import Dict
import Maybe
import Set
import List

{-| A Multiset is a wrapper around
[Dict](http://package.elm-lang.org/packages/elm-lang/core/latest/Dict), but you
should treat the type as opaque — except when you're trying to solve type
inference errors. -}
type alias Multiset comparable = Dict.Dict comparable Int

{-| Create an empty multiset. -}
empty : Multiset comparable
empty = Dict.empty

{-| Create a multiset containing the key once. -}
singleton : comparable -> Multiset comparable
singleton x = Dict.singleton x 1

{-| Set the count of a key to a new integer, regardness of what it used to be. -}
set : comparable -> Int -> Multiset comparable -> Multiset comparable
set x c ms = if c == 0 then Dict.remove x ms else Dict.insert x c ms

{-| Add a key to the multiset, incrementing its count by one. -}
add : comparable -> Multiset comparable -> Multiset comparable
add x = update x (\c -> c + 1)

{-| Remove a key from the multiset, decrementing its count by one. -}
remove : comparable -> Multiset comparable -> Multiset comparable
remove x = update x (\c -> c - 1)

{-| Update the count of a comparable using the given function. It is safe to
return zero. -}
update : comparable -> (Int -> Int) -> Multiset comparable -> Multiset comparable
update x f = let toMaybe c = if c == 0 then Nothing else Just c
             in Dict.update x <| Maybe.withDefault 0 >> f >> toMaybe

{-| Get the count of a key, which may be zero. -}
get : comparable -> Multiset comparable -> Int
get x ms = Dict.get x ms |> Maybe.withDefault 0

{-| Map over a multiset, changing the counts of the keys. It is safe to return
zero. -}
map : (comparable -> Int -> Int) -> Multiset comparable -> Multiset comparable
map f ms = Dict.map f ms |> Dict.filter (\_ i -> i /= 0)

{-| Map over two multisets, producing a new multiset. It is safe to return zero.
You can use this function to add two multisets: `map2 (always (+))`. Similar
approaches will substract or find the max or min of multisets. -}
map2 : (comparable -> Int -> Int-> Int) -> Multiset comparable -> Multiset comparable -> Multiset comparable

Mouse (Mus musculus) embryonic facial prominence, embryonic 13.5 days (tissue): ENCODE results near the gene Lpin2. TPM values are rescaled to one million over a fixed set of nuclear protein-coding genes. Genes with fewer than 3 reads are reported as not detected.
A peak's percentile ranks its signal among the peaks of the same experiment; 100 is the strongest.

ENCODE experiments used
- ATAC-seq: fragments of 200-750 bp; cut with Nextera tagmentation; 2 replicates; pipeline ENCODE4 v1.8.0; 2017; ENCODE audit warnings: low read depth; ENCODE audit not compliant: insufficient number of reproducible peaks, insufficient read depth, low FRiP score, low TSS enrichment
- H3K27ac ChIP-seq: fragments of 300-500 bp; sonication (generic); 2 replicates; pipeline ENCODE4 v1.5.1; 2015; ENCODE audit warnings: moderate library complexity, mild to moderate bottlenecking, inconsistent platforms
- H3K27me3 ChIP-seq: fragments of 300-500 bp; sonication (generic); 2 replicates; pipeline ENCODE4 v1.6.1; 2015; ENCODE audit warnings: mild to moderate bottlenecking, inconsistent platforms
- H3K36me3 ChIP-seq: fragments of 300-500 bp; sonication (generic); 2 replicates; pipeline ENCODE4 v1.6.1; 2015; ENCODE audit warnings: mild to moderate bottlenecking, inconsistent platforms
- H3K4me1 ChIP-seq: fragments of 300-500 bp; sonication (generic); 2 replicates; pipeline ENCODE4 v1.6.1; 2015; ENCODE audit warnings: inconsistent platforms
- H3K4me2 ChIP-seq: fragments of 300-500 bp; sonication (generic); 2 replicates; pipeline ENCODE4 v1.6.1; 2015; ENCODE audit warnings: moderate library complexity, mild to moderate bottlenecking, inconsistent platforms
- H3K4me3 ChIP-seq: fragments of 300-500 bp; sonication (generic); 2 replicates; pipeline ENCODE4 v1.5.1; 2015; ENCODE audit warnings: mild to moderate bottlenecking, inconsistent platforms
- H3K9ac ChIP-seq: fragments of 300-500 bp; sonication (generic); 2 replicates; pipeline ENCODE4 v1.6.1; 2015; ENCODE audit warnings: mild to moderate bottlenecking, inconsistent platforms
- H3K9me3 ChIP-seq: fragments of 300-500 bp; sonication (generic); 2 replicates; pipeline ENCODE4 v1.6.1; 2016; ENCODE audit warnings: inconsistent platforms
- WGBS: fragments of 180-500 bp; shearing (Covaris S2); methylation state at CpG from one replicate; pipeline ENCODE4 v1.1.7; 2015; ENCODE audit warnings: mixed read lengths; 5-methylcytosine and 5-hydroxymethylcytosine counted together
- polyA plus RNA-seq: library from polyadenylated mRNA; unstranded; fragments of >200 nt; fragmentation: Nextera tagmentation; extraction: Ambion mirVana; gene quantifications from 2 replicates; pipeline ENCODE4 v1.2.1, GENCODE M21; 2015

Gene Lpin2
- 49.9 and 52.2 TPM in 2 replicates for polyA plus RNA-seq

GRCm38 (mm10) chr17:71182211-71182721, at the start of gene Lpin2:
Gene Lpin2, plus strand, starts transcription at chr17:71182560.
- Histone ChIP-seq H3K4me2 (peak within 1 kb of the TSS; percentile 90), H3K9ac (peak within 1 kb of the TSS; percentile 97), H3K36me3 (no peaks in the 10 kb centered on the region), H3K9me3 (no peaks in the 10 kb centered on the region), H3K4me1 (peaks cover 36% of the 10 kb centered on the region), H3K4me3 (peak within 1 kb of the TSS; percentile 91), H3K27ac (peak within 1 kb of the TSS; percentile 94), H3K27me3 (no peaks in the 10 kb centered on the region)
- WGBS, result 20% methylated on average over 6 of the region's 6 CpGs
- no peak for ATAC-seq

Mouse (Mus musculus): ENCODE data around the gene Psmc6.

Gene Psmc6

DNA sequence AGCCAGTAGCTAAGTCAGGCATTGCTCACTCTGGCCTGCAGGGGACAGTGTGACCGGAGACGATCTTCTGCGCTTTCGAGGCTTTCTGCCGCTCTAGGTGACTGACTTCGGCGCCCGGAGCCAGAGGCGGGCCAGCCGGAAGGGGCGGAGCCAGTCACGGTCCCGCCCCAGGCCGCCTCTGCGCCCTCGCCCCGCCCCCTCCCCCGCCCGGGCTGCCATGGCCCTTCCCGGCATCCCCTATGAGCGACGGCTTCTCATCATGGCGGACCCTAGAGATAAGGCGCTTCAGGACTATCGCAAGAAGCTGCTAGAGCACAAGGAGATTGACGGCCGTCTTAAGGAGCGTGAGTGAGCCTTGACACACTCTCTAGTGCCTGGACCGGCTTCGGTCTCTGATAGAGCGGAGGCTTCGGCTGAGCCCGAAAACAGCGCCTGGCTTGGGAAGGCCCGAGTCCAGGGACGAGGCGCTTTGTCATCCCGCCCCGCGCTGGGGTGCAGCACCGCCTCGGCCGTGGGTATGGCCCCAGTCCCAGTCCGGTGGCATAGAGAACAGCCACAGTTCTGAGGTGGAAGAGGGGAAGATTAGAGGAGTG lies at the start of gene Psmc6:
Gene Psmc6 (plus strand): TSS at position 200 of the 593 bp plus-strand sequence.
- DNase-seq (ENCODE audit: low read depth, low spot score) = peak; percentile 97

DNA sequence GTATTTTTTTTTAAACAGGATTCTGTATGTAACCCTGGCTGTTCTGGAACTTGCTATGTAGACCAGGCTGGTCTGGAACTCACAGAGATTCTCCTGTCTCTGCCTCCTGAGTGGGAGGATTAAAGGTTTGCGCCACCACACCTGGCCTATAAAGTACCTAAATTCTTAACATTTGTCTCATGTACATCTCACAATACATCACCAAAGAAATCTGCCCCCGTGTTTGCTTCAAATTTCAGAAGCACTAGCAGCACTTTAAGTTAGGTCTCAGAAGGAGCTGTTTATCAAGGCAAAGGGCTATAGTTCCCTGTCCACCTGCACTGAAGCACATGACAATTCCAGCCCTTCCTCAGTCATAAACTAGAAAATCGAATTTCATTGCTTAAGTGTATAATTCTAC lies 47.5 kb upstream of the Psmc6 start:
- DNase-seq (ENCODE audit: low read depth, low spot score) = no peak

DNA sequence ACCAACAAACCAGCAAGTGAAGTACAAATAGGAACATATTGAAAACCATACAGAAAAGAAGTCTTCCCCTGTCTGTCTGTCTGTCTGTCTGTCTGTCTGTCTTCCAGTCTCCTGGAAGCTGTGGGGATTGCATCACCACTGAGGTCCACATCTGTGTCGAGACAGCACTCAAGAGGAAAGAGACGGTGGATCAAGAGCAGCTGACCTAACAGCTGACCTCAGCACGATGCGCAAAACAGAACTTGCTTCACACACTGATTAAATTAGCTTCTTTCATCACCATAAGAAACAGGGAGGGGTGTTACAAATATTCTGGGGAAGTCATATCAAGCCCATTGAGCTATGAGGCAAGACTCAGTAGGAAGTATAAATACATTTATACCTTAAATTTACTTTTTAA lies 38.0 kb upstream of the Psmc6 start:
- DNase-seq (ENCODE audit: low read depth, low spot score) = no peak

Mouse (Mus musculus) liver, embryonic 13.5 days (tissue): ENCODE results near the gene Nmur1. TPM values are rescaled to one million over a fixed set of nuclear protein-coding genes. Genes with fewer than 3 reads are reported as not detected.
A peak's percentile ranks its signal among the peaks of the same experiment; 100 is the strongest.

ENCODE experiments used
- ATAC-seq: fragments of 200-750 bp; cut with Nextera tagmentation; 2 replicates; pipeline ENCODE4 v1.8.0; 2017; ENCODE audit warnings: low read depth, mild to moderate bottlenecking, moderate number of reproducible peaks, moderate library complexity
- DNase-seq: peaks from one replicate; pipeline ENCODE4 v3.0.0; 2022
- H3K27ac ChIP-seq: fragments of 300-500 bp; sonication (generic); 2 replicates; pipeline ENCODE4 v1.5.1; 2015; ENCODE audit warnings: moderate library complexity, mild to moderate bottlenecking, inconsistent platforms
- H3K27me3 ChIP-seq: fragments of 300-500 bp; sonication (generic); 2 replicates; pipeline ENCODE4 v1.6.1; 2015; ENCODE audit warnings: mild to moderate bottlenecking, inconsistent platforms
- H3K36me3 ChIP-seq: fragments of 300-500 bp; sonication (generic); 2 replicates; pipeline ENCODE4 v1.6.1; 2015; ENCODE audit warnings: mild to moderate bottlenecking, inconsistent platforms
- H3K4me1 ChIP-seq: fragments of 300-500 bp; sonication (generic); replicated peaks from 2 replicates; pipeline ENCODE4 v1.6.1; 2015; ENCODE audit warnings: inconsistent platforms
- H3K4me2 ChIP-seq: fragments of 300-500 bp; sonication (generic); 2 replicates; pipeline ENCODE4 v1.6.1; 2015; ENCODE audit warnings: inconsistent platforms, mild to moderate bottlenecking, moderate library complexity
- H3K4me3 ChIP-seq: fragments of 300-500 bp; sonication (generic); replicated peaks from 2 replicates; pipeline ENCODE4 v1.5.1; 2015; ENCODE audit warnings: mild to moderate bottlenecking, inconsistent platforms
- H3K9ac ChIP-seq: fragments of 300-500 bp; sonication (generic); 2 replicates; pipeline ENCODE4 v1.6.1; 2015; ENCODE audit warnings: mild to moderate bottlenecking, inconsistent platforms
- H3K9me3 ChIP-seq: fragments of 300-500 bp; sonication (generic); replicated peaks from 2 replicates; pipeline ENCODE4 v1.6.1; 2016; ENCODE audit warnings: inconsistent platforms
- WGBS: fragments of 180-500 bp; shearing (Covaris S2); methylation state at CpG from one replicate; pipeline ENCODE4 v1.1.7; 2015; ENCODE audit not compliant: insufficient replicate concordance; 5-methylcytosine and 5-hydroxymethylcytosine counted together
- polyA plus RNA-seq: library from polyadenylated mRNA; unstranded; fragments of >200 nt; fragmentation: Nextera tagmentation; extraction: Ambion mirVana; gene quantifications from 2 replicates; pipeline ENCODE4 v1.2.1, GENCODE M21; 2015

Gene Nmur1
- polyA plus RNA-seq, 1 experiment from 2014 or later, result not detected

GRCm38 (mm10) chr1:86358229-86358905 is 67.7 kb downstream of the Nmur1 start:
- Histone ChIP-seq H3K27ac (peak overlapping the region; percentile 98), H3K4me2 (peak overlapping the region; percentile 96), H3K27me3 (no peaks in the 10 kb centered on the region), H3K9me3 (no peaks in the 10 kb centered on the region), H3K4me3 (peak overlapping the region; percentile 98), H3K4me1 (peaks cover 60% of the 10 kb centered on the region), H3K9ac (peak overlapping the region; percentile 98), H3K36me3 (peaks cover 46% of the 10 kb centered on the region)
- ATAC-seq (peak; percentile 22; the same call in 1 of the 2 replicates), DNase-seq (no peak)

map2 f a b = let keySet = Dict.keys >> Set.fromList
                 allKeys = Set.union (keySet a) (keySet b) |> Set.toList
                 assocList = List.map (\x -> (x, f x (get x a) (get x b))) allKeys
                 assocList' = List.filter (\(x,c) -> c /= 0) assocList
             in Dict.fromList assocList'

{-| Equate two multisets. You should use this function instead of `(==)`, which
equates the tree representation rather than the abstract container. You can also
use this function and `empty` for empty checking.

    empty `equals` (fromAssocList [("foo", 0)]) == True
    empty `equals` singleton "bar" == False
    (fromList [1,2,1]) `equals` (fromList [1,1,2]) == True

-}
-- Considers Just 0 == Nothing, but Just 0 should never happen
equals : Multiset comparable -> Multiset comparable -> Bool
equals a b = let keySet = Dict.keys >> Set.fromList
                 allKeys = Set.union (keySet a) (keySet b) |> Set.toList
             in List.all (\x -> get x a == get x b) allKeys

{-| Get all of the keys in a multiset. -}
keys : Multiset comparable -> List comparable
keys = Dict.keys

{-| Get all of the counts in a multiset. -}
counts : Multiset comparable -> List Int
counts = Dict.values

{-| Convert a multiset into an association list of key-count pairs. -}
toList : Multiset comparable -> List (comparable, Int)
toList = Dict.toList

{-| Convert a list of keys into a multiset, counting repeats. -}
fromList : List comparable -> Multiset comparable
fromList = List.foldl add empty

{-| Convert an association list of key-count pairs into a multiset. It is safe
to have some counts be zero (but it's pointless to hard-code any zeroes).-}
fromAssocList : List (comparable, Int) -> Multiset comparable
fromAssocList = List.filter (\a -> snd a /= 0) >> Dict.fromList

{-| Fold over the key-count pairs in a dictionary, in order from lowest key to
highest key. -}
foldl : (comparable -> Int -> b -> b) -> b -> Multiset comparable -> b
foldl = Dict.foldl

{-| Fold over the key-count pairs in a dictionary, in order from highest key to
lowest key. -}
foldr : (comparable -> Int -> b -> b) -> b -> Multiset comparable -> b
foldr = Dict.foldr

{-| Keep a key-count pair when it satisfies a predicate. -}
filter : (comparable -> Int -> Bool) -> Multiset comparable -> Multiset comparable
filter = Dict.filter

{-| Partition a dictionary according to a predicate. The first dictionary
contains all key-count pairs which satisfy the predicate, and the second
contains the rest. -}
partition : (comparable -> Int -> Bool) -> Multiset comparable -> (Multiset comparable, Multiset comparable)
partition = Dict.partition